"The furniture was left by the last occupant. It comes with the house, if you wish."

The furniture was old-fashioned, but nice in its way. If it was included in the purchase price I would take it, certainly. I could always sell it.

An odd feeling of contentment swept over me. This was indeed a remarkably charming house. I led the way through the very tasteful parlor, and into the kitchen.

"This is the original pump, you see," the realtor pointed out. "The house is also hooked up to the main water lines. And isn't that a nice old flagstone fireplace?"

"Yes, wonderful fireplace. They don't build them this large these days, no. A wonderful fireplace."

"And here, this closet was converted into a bathroom. Somewhat small, I'm afraid."

"But in the house," I countered. "At least it's in the house."

We laughed together over that. I felt marvelous! A coat of paint, some wood polish for the floors, and this place would be a mansion, a castle! What a terrific buy. We wandered upstairs through big airy bedrooms. I looked out of all the windows, we chatted on about little things, I almost wished I had already bought the place so I could make us up some tea.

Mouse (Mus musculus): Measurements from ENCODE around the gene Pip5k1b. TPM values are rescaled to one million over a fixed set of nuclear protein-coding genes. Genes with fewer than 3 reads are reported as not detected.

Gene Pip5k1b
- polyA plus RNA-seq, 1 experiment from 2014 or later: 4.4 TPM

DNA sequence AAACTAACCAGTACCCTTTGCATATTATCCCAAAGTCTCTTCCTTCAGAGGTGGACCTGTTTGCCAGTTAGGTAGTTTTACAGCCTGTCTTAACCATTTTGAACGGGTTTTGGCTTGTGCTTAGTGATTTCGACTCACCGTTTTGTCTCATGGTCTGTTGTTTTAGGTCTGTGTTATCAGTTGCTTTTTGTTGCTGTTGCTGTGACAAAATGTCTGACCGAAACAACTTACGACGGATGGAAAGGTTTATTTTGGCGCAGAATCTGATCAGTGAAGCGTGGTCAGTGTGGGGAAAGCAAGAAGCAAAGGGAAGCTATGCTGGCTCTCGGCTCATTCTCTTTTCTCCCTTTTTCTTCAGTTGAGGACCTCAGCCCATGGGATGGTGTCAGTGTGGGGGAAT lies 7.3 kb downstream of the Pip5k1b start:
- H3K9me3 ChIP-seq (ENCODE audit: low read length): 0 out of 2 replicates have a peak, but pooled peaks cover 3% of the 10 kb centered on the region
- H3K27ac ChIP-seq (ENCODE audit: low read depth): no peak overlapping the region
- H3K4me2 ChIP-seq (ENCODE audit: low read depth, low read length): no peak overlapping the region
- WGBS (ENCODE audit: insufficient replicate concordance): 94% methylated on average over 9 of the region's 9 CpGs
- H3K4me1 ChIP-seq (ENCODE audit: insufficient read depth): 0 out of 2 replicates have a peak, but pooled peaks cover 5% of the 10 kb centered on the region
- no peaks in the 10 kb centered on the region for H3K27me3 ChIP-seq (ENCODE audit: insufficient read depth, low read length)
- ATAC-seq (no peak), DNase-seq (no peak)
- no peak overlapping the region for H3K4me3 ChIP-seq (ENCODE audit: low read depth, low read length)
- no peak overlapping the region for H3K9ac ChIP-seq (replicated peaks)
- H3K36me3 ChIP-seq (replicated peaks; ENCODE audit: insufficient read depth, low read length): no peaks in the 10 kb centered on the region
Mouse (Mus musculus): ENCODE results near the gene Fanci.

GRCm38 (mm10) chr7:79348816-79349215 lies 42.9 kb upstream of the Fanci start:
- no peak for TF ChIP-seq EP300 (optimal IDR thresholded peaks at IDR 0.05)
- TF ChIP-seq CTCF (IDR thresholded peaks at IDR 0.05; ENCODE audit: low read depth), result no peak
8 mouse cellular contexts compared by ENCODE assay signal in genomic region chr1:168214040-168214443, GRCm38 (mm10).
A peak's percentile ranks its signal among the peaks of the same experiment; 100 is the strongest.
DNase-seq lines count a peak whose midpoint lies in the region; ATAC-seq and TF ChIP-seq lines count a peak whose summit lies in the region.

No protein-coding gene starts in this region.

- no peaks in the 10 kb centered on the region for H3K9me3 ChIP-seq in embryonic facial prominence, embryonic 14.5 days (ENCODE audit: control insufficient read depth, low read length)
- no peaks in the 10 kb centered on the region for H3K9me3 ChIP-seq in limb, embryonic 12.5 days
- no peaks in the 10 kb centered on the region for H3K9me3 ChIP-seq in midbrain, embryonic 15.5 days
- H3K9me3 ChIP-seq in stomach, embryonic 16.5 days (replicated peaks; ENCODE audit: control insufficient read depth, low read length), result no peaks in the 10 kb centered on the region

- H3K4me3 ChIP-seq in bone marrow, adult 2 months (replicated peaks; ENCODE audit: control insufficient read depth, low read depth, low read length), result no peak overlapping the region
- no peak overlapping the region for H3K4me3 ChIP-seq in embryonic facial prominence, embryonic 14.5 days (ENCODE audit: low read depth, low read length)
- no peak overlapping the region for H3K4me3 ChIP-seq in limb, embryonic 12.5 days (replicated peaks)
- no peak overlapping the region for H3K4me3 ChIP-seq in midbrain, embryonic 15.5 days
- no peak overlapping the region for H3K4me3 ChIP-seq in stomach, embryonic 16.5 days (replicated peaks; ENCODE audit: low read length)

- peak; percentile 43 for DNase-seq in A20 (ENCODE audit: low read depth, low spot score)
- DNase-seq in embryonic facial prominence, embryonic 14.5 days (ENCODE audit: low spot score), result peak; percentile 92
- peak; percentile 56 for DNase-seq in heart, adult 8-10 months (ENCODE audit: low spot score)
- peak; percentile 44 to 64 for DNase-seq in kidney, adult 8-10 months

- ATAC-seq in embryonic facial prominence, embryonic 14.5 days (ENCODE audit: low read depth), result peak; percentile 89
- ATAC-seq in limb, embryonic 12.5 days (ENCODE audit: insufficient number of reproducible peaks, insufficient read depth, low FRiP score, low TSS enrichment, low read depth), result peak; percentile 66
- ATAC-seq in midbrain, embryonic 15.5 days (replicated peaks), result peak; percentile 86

"Oh yes, I must have this house. Quite remarkable, really. Like finding a diamond lying in the gutter on your way to work. How is it that no one else has snapped it up first?"

"It was just listed today, sir. Yours was the first inquiry I'd received. I found the listing buried in a file cabinet at the office. Did you notice..."

"Yes, nice choice of wallpaper. A little faded, but one can't have everything," I chuckled. At length we found ourselves outside on the porch again. I didn't realize how the time had flown. I didn't even notice we had stepped back outside.

"Well, bring out the papers, I'm ready to sign."

"Oh, I'm sorry sir. I didn't bring them. We'll have to return to the office and sign there. You might want to have the well water tested, and--"